CSI (Crime Scene Investigation) meets French history. DNA testing is being used to examine historical evidence in new ways. A recent study brings techniques of forensic science to examine the alleged remains of French King Henri IV.
Scientists studied an exhumed head and identified it as King Henri IV’s. They then compared DNA samples from the head with those from a handkerchief, supposedly soaked in the blood of King Louis XVI at his 1793 execution. The DNA from both samples shared traits that suggest that the samples are indeed related, according to the scientists.
The study’s results were published in an article in Forensic Science International.
Unfortunately, I will have to wait to evaluate the article, since my university’s library only gets access to this journal with a delay of several months. This raises once again the issue of accessibility to academic research in the internet age. For-profit database companies are strangling academic information diffusion by charging libraries exorbitant fees for subscriptions to their databases.
The online abstract from the article reads:
“A mummified head was identified in 2010 as belonging to Henri IV, King of France. A putative blood sample from the King Louis XVI preserved into a pyrographically decorated gourd was analyzed in 2011. Both kings are in a direct male-line descent, separated by seven generations. We have retrieved the hypervariable region 1 of the mitochondrial DNA as well as a partial Y-chromosome profile from Henri IV. Five STR loci match the alleles found in Louis XVI, while another locus shows an allele that is just one mutation step apart. Taking into consideration that the partial Y-chromosome profile is extremely rare in modern human databases, we concluded that both males could be paternally related. The likelihood ratio of the two samples belonging to males separated by seven generations (as opposed to unrelated males) was estimated as 246.3, with a 95% confidence interval between 44.2 and 9729. Historically speaking, this forensic DNA data would confirm the identity of the previous Louis XVI sample, and give another positive argument for the authenticity of the head of Henri IV.”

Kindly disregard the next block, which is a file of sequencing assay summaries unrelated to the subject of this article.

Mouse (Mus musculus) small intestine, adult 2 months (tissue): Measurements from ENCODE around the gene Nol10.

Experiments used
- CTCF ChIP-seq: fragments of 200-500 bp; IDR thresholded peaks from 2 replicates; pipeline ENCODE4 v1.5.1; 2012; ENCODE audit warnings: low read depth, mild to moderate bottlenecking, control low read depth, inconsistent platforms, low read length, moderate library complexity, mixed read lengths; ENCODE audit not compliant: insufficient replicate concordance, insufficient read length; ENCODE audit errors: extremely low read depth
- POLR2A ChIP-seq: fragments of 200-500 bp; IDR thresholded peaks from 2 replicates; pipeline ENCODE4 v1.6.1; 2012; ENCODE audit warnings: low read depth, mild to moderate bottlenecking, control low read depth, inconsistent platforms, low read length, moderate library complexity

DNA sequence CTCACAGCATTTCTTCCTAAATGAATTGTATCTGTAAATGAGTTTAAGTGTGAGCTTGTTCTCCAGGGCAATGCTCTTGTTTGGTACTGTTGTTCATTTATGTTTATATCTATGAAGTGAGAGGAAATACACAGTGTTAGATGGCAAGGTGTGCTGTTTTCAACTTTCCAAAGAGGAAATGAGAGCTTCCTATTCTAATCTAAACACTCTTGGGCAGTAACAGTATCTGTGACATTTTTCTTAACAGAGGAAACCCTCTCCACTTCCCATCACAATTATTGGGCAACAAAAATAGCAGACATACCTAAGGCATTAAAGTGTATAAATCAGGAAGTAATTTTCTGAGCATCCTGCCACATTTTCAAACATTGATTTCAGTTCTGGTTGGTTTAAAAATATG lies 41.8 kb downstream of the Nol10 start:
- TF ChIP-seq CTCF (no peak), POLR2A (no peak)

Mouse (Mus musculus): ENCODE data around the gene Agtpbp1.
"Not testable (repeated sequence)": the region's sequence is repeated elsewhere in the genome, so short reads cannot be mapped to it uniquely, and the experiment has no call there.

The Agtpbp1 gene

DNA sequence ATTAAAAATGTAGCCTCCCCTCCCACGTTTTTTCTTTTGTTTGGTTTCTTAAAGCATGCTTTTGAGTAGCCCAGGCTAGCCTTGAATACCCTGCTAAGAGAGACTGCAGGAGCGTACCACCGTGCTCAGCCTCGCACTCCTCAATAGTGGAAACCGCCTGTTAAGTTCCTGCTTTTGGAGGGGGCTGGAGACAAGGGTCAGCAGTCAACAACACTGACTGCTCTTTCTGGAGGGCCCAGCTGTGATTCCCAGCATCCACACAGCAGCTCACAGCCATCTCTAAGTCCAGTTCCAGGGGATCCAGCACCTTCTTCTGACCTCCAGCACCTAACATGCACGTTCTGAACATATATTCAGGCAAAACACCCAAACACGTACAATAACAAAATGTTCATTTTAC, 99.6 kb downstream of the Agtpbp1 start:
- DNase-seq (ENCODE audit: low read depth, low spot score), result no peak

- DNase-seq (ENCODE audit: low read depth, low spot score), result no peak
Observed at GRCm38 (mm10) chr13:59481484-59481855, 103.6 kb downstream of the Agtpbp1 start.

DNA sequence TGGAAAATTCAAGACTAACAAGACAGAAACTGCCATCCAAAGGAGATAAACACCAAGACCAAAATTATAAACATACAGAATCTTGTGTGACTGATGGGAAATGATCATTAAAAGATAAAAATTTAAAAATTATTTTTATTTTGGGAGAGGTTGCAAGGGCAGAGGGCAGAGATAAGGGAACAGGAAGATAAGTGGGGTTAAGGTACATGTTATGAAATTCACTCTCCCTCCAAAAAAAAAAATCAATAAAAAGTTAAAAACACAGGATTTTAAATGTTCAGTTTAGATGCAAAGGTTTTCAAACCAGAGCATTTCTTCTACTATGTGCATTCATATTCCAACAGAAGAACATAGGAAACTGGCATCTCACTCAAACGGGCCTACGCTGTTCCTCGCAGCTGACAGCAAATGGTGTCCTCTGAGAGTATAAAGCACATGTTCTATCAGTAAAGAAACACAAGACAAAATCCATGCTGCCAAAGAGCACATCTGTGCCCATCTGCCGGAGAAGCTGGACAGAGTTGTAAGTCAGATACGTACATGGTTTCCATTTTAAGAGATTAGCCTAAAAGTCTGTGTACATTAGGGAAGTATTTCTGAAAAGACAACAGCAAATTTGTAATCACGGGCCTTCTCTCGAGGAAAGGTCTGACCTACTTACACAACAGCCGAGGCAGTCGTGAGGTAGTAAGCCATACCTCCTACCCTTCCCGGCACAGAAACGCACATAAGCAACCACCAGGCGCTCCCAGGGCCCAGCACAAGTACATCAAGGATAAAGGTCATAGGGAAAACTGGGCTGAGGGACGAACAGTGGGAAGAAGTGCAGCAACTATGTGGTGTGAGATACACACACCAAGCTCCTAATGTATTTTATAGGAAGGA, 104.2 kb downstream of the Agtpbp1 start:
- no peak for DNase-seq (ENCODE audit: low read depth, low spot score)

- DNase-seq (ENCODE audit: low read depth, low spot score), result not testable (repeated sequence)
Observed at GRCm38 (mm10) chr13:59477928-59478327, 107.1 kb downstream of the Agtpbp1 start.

The usefulness of the research and evidence described in this abstract is unclear. It seems that the primary interest of these researchers is to prove the authenticity of the blood sample and the mummified head. If this is the goal, the research has little historical relevance and should be funded by the object’s owners.